Diabetes Blog Week 2016: Message Monday
Today kicks off the seventh annual Diabetes Blog Week. Thanks as always to the lovely Karen at bittersweetdiabetes.com for hosting this event. I’ll be doing the 5-day post schedule rather than 7 this year.
Day One is Message Monday "Lets kick off the week by talking about why we are here, in the diabetes blog space. What is the most important diabetes awareness message to you? Why is that message important for you, and what are you trying to accomplish by sharing it on your blog?”
Interesting topic. My blog is sometimes a laugh, sometimes educational, and sometimes a massive rant-fest. But I think there’s still a common theme through all of it.
No one deserves a chronic illness. No one deserves to be told they brought it on themselves. No one deserves to have such an enormous part of their life judged, minimised, or made into a joke.
Like so many others I’ve heard everything you can think of about Type 1. It’s like people have no filter.
“Guess you should have eaten less sugar”
“Don’t eat that”
“Why are you eating that?”
“Good diet and exercise cures that, why don’t you just do that?”
“My relative had that, *insert horror story here*”
Plus the ultimate kicker
“At least it’s not cancer”
So the aim of my blog was to address these things. Yes, I talk about my diabetes a lot, here and in person. I know a few people back in high school thought I talked about it too much, especially when I was diagnosed.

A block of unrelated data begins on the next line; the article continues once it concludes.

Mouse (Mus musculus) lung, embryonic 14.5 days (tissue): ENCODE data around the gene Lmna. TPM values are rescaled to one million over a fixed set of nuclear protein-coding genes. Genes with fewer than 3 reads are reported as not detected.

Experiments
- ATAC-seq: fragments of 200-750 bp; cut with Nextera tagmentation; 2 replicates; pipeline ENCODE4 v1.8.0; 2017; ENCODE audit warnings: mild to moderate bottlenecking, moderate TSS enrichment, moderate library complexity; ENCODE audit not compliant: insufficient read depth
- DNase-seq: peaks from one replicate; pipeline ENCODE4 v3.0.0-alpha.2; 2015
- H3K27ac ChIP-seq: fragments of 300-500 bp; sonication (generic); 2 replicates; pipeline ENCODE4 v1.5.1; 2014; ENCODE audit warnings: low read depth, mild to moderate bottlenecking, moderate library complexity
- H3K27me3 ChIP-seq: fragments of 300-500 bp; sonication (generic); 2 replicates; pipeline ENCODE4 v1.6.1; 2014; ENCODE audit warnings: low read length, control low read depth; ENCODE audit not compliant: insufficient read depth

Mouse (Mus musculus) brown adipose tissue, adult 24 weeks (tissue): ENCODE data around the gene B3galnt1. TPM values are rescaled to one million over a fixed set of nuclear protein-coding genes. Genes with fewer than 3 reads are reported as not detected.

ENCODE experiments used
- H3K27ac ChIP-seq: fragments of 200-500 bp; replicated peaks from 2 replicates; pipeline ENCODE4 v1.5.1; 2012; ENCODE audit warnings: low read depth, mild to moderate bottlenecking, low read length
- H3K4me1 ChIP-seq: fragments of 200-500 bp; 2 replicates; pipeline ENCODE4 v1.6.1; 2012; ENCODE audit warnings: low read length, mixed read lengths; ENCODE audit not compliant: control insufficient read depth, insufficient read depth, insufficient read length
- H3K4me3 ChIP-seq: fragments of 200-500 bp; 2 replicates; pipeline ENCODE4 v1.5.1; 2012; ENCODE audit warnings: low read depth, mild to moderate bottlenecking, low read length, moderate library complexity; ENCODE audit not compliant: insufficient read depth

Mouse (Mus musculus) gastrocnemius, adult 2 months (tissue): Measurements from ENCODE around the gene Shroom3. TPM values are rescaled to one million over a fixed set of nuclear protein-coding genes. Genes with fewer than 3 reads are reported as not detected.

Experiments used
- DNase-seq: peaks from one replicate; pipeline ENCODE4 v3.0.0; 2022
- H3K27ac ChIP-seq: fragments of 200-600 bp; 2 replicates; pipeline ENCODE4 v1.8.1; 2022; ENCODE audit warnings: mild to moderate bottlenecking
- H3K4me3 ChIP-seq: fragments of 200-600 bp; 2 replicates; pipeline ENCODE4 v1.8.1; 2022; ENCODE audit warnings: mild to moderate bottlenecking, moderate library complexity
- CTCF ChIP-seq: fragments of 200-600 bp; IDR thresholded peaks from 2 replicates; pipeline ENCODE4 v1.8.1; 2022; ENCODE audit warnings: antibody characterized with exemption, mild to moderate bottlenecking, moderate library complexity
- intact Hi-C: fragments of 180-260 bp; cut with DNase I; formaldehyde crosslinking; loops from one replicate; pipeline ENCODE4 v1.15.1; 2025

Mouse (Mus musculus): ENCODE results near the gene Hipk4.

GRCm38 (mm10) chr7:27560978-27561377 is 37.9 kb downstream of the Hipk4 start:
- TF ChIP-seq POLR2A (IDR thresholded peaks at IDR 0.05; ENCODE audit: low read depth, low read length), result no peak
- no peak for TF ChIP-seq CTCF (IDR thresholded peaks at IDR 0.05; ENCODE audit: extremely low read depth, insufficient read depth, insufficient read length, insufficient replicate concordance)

You know what? I don’t give a crap
Yep, I talk about it. It comes up pretty often!
You know why?
Because odds are if you spend time with me I’ll be checking my blood sugar. Have a meal with me and I’ll do it. Ask me if I want to go for a walk and I’ll check it first. If I drive you somewhere I’ll be checking it first. Want to see a movie? I’ll check it before! Going out for drinks? I’ll be doing (usually dodgy) calculations to work out insulin settings. Sleeping over? I’ll usually be up at 3am to check because my routine has changed.
Do I inform everyone of my level? No, my parents don’t even hear that. I’m the only person who knows what my levels have been like that day. Do I tell my friends what it is when they ask? Sure. Do I let myself react to my sugars? Um yes. I’m allowed to sigh, I’m allowed to have a whispered whine to myself about it. I’m allowed to be tired and say why.
I refuse to pretend it doesn’t exist and say nothing about it. Now I’m a bit older, I also refuse to feel guilty for talking about such a big part of my life.
So I talk about it. I answer every question I get about it in the hope that should that person encounter someone else with type 1, they’ll know enough to avoid saying those stupid things. How can we expect someone to know about type 1 if no one has ever openly talked about it? That's what awareness is to me, talking about it.